Seven West Media is to merge with regional affiliate Prime Media in a $63.8 million all-scrip deal that Seven West chief executive James Warburton has called a “game changer” for advertisers wanting to reach both regional and metropolitan Australia.
The ASX-listed duo have entered into a scheme implementation deed under which Prime shareholders will receive 0.4582 Seven West Media shares for each Prime share.
Prime’s board has unanimously recommended shareholders accept a deal that would leave them with 10 per cent of a company that Seven said on Friday would allow advertisers to reach more than 90 per cent of the country’s 25 million population each month on a single platform.
“The proposed transaction is a game changer for advertisers and media buyers and cements SWM’s position as the superior advertising offering,” said Mr Warburton, who will lead the combined entity.
“Overnight, SWM will be the leading wholly owned commercial premium network.”
The merger is expected to complete in January and to generate annualised cost synergies of $11 million through the removal or reduction of duplicated costs, consolidation of premises, and removal of Prime’s ASX listing costs.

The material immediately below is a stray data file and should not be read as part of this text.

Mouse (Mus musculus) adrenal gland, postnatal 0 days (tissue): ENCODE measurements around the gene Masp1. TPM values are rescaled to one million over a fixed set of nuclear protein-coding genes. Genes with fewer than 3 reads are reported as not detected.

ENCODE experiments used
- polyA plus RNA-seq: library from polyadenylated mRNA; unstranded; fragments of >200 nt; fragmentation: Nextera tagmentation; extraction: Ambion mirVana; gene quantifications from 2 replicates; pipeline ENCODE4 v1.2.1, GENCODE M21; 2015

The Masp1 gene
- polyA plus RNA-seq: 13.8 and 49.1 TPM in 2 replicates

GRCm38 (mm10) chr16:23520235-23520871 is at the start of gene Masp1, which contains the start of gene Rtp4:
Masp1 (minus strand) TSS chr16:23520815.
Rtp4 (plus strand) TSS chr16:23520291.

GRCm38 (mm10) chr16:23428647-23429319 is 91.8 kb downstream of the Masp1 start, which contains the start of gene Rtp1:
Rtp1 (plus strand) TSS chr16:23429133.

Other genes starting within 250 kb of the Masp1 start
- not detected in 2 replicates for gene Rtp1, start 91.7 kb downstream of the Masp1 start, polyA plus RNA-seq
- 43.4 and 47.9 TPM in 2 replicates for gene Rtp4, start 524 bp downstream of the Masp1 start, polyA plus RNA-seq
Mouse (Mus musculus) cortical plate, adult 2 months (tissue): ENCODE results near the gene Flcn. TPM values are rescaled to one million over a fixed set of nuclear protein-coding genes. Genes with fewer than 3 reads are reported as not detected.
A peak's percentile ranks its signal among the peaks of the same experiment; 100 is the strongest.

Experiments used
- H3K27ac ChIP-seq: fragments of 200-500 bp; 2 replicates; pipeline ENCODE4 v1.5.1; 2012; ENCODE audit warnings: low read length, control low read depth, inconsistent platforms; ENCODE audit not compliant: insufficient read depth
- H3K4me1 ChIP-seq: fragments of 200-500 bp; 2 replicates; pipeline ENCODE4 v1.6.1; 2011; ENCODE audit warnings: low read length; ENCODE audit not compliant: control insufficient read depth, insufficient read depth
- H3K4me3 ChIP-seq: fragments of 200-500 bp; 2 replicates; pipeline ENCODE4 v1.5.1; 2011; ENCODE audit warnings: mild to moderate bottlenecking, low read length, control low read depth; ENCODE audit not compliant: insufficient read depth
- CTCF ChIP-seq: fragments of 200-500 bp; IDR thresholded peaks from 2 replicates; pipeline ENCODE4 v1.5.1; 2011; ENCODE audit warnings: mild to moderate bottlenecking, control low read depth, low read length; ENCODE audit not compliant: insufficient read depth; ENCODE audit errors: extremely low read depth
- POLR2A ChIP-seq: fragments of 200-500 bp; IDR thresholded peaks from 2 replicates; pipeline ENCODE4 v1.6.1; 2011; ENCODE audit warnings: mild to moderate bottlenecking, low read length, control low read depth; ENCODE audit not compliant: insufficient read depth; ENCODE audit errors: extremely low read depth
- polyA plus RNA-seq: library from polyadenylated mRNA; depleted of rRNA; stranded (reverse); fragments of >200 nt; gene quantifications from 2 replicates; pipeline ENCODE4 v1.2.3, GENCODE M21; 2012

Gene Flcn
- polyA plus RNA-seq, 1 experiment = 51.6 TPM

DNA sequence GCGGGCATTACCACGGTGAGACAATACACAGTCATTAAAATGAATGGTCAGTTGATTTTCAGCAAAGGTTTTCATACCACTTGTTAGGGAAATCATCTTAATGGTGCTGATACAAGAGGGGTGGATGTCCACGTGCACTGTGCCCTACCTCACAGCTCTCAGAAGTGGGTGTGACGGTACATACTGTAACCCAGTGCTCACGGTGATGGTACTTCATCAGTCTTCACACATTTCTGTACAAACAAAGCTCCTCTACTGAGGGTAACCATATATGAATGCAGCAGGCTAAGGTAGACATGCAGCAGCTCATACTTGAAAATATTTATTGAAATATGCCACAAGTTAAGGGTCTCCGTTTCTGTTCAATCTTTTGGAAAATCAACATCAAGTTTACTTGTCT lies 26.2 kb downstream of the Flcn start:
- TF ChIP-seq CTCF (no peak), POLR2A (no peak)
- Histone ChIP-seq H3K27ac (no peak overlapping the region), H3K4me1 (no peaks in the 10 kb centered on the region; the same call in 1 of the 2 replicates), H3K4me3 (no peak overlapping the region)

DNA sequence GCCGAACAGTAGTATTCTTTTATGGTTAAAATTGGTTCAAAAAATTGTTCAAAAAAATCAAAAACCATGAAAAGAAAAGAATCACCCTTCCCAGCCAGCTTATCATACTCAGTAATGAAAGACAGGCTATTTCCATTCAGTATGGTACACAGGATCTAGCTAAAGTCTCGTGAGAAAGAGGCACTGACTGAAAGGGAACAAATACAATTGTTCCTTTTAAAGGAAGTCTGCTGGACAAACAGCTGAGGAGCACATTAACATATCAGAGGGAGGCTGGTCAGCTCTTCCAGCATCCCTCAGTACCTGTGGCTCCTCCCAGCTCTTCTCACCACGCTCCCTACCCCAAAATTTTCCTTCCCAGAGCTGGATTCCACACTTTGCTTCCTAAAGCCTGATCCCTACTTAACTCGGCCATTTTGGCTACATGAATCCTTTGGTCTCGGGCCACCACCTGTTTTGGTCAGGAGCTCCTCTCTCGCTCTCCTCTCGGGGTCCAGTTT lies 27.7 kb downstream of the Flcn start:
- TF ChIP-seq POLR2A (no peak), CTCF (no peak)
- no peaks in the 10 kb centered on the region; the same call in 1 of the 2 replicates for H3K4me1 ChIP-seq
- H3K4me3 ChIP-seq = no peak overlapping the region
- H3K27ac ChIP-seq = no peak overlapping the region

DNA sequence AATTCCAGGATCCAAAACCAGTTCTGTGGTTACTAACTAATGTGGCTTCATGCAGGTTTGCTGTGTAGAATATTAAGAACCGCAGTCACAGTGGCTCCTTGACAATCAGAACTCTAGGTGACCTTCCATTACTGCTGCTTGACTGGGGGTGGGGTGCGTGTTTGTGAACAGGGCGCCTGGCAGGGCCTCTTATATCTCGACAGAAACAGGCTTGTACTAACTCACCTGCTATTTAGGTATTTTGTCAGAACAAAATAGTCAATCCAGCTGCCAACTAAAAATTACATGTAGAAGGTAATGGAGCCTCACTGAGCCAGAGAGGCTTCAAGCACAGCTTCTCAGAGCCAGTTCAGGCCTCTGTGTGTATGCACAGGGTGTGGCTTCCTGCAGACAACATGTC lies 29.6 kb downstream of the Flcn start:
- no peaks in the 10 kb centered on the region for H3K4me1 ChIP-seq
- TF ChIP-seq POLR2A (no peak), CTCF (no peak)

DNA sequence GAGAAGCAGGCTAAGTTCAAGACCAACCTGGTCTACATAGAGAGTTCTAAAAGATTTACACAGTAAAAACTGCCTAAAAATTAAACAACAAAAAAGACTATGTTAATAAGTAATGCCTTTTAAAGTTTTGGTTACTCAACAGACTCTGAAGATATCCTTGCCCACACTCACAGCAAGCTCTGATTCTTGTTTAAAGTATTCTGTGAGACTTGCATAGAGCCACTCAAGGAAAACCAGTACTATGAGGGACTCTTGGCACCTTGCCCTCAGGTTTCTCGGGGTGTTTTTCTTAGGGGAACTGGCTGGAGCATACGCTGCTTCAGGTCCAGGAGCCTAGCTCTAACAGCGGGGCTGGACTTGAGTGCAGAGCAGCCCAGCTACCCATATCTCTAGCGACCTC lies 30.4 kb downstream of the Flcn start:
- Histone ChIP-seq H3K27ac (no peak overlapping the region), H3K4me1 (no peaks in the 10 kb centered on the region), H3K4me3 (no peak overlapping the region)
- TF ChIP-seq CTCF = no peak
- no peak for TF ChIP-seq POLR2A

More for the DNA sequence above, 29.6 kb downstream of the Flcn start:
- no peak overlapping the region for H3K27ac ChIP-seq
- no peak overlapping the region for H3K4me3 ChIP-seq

Based on Seven West’s current share price, the deal values Prime shares at 17.4 cents each.
The shares were valued at 18 cents ahead of Friday’s open, but Prime’s board has recommended the scheme subject to an independent expert report concluding it is in the best interest of shareholders.
“It represents an exciting opportunity for Prime shareholders to maintain their exposure to the broadcast television industry in a stronger and larger combined group that is more relevant and resilient,” Prime chairman John Hartigan said.
The merger, which is subject to approvals from authorities including the competition watchdog and the Australian Communications and Media Authority, was made possible by media reforms under the Turnbull government.
The 2017 reforms removed a ban on a single entity controlling all three of TV, radio and newspaper in one licensed market, and repealed the so-called reach rule that prevented a proprietor controlling commercial television broadcasting licences across more than 75 per cent of the population.
Seven West has also agreed to sell WA radio network Redwave to Southern Cross for $28 million.